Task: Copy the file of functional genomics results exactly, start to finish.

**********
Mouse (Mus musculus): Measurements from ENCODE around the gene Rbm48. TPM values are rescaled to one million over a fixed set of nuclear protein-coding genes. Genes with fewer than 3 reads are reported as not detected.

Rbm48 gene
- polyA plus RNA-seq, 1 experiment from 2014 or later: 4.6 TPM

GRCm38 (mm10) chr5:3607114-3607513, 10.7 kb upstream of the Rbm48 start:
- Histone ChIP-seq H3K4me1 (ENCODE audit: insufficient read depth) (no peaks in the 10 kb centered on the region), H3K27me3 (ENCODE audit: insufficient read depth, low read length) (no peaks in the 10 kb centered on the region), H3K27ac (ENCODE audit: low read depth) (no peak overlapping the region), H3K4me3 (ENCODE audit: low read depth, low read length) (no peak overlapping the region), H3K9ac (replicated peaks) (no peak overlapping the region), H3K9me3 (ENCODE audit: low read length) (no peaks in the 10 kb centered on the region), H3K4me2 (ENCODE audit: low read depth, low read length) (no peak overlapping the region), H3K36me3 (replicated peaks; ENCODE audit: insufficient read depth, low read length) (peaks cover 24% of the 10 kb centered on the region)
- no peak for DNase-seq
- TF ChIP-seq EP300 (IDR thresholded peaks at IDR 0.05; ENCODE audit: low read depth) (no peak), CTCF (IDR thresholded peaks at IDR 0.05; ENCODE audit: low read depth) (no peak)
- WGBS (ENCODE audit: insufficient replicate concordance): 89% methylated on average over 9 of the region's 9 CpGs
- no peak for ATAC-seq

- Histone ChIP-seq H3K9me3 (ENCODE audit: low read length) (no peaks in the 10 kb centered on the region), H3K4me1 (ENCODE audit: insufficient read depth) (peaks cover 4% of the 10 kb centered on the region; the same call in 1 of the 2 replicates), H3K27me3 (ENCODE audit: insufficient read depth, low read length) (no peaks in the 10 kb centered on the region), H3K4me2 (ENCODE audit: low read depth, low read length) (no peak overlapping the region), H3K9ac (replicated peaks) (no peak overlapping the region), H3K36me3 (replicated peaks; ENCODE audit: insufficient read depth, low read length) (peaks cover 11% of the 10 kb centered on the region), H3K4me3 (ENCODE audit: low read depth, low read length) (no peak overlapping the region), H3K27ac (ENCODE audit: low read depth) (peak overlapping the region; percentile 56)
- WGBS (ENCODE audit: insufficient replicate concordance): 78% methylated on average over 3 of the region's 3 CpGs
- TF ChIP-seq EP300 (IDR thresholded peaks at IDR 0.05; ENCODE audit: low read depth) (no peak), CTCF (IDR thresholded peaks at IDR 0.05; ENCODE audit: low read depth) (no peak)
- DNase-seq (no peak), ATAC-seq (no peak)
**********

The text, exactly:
Mouse (Mus musculus): Measurements from ENCODE around the gene Rbm48. TPM values are rescaled to one million over a fixed set of nuclear protein-coding genes. Genes with fewer than 3 reads are reported as not detected.

Rbm48 gene
- polyA plus RNA-seq, 1 experiment from 2014 or later: 4.6 TPM

GRCm38 (mm10) chr5:3607114-3607513, 10.7 kb upstream of the Rbm48 start:
- Histone ChIP-seq H3K4me1 (ENCODE audit: insufficient read depth) (no peaks in the 10 kb centered on the region), H3K27me3 (ENCODE audit: insufficient read depth, low read length) (no peaks in the 10 kb centered on the region), H3K27ac (ENCODE audit: low read depth) (no peak overlapping the region), H3K4me3 (ENCODE audit: low read depth, low read length) (no peak overlapping the region), H3K9ac (replicated peaks) (no peak overlapping the region), H3K9me3 (ENCODE audit: low read length) (no peaks in the 10 kb centered on the region), H3K4me2 (ENCODE audit: low read depth, low read length) (no peak overlapping the region), H3K36me3 (replicated peaks; ENCODE audit: insufficient read depth, low read length) (peaks cover 24% of the 10 kb centered on the region)
- no peak for DNase-seq
- TF ChIP-seq EP300 (IDR thresholded peaks at IDR 0.05; ENCODE audit: low read depth) (no peak), CTCF (IDR thresholded peaks at IDR 0.05; ENCODE audit: low read depth) (no peak)
- WGBS (ENCODE audit: insufficient replicate concordance): 89% methylated on average over 9 of the region's 9 CpGs
- no peak for ATAC-seq

- Histone ChIP-seq H3K9me3 (ENCODE audit: low read length) (no peaks in the 10 kb centered on the region), H3K4me1 (ENCODE audit: insufficient read depth) (peaks cover 4% of the 10 kb centered on the region; the same call in 1 of the 2 replicates), H3K27me3 (ENCODE audit: insufficient read depth, low read length) (no peaks in the 10 kb centered on the region), H3K4me2 (ENCODE audit: low read depth, low read length) (no peak overlapping the region), H3K9ac (replicated peaks) (no peak overlapping the region), H3K36me3 (replicated peaks; ENCODE audit: insufficient read depth, low read length) (peaks cover 11% of the 10 kb centered on the region), H3K4me3 (ENCODE audit: low read depth, low read length) (no peak overlapping the region), H3K27ac (ENCODE audit: low read depth) (peak overlapping the region; percentile 56)
- WGBS (ENCODE audit: insufficient replicate concordance): 78% methylated on average over 3 of the region's 3 CpGs
- TF ChIP-seq EP300 (IDR thresholded peaks at IDR 0.05; ENCODE audit: low read depth) (no peak), CTCF (IDR thresholded peaks at IDR 0.05; ENCODE audit: low read depth) (no peak)
- DNase-seq (no peak), ATAC-seq (no peak)